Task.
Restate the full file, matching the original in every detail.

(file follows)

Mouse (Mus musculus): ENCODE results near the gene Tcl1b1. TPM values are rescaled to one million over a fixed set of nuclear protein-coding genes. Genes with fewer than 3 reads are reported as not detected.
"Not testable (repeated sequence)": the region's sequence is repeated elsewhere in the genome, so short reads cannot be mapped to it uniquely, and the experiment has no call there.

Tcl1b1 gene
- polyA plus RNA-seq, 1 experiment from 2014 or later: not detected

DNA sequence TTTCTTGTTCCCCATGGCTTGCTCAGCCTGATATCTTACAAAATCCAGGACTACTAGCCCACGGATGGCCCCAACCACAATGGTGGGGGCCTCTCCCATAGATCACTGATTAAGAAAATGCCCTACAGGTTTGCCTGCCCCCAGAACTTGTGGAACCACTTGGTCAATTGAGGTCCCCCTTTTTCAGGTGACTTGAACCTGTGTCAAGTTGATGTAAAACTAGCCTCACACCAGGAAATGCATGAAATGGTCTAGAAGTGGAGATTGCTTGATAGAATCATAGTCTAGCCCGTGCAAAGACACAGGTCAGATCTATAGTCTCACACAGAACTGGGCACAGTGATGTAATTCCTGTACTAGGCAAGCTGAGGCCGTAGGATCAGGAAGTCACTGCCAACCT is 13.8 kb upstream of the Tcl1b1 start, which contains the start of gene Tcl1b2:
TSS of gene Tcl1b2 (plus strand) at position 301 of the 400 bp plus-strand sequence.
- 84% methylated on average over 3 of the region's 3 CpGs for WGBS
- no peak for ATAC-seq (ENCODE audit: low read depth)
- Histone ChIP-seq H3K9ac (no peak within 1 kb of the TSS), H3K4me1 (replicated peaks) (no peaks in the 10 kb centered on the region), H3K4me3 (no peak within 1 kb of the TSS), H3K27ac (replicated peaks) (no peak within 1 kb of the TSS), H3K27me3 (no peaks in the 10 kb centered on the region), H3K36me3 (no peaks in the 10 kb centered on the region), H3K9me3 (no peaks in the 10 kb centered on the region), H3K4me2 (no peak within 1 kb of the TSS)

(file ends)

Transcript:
Mouse (Mus musculus): ENCODE results near the gene Tcl1b1. TPM values are rescaled to one million over a fixed set of nuclear protein-coding genes. Genes with fewer than 3 reads are reported as not detected.
"Not testable (repeated sequence)": the region's sequence is repeated elsewhere in the genome, so short reads cannot be mapped to it uniquely, and the experiment has no call there.

Tcl1b1 gene
- polyA plus RNA-seq, 1 experiment from 2014 or later: not detected

DNA sequence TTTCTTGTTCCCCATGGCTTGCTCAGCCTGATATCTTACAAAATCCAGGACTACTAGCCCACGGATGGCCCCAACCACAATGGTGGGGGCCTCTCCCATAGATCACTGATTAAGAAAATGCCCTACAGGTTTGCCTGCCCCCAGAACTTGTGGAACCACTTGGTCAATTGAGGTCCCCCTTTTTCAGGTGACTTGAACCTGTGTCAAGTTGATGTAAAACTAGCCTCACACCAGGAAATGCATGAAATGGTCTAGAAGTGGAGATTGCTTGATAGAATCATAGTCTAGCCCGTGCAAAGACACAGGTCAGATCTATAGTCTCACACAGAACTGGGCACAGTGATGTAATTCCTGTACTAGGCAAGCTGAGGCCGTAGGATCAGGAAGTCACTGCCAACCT is 13.8 kb upstream of the Tcl1b1 start, which contains the start of gene Tcl1b2:
TSS of gene Tcl1b2 (plus strand) at position 301 of the 400 bp plus-strand sequence.
- 84% methylated on average over 3 of the region's 3 CpGs for WGBS
- no peak for ATAC-seq (ENCODE audit: low read depth)
- Histone ChIP-seq H3K9ac (no peak within 1 kb of the TSS), H3K4me1 (replicated peaks) (no peaks in the 10 kb centered on the region), H3K4me3 (no peak within 1 kb of the TSS), H3K27ac (replicated peaks) (no peak within 1 kb of the TSS), H3K27me3 (no peaks in the 10 kb centered on the region), H3K36me3 (no peaks in the 10 kb centered on the region), H3K9me3 (no peaks in the 10 kb centered on the region), H3K4me2 (no peak within 1 kb of the TSS)